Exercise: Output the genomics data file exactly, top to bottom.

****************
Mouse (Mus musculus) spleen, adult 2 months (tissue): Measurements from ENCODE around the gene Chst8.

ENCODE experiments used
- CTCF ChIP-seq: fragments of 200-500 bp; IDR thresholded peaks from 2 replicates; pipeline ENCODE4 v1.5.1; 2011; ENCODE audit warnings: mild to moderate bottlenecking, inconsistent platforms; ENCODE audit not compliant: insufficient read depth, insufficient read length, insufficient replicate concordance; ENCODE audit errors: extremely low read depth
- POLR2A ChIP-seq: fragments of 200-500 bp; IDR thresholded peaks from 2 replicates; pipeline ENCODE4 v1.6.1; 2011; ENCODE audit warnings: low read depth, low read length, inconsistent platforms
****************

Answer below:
Mouse (Mus musculus) spleen, adult 2 months (tissue): Measurements from ENCODE around the gene Chst8.

ENCODE experiments used
- CTCF ChIP-seq: fragments of 200-500 bp; IDR thresholded peaks from 2 replicates; pipeline ENCODE4 v1.5.1; 2011; ENCODE audit warnings: mild to moderate bottlenecking, inconsistent platforms; ENCODE audit not compliant: insufficient read depth, insufficient read length, insufficient replicate concordance; ENCODE audit errors: extremely low read depth
- POLR2A ChIP-seq: fragments of 200-500 bp; IDR thresholded peaks from 2 replicates; pipeline ENCODE4 v1.6.1; 2011; ENCODE audit warnings: low read depth, low read length, inconsistent platforms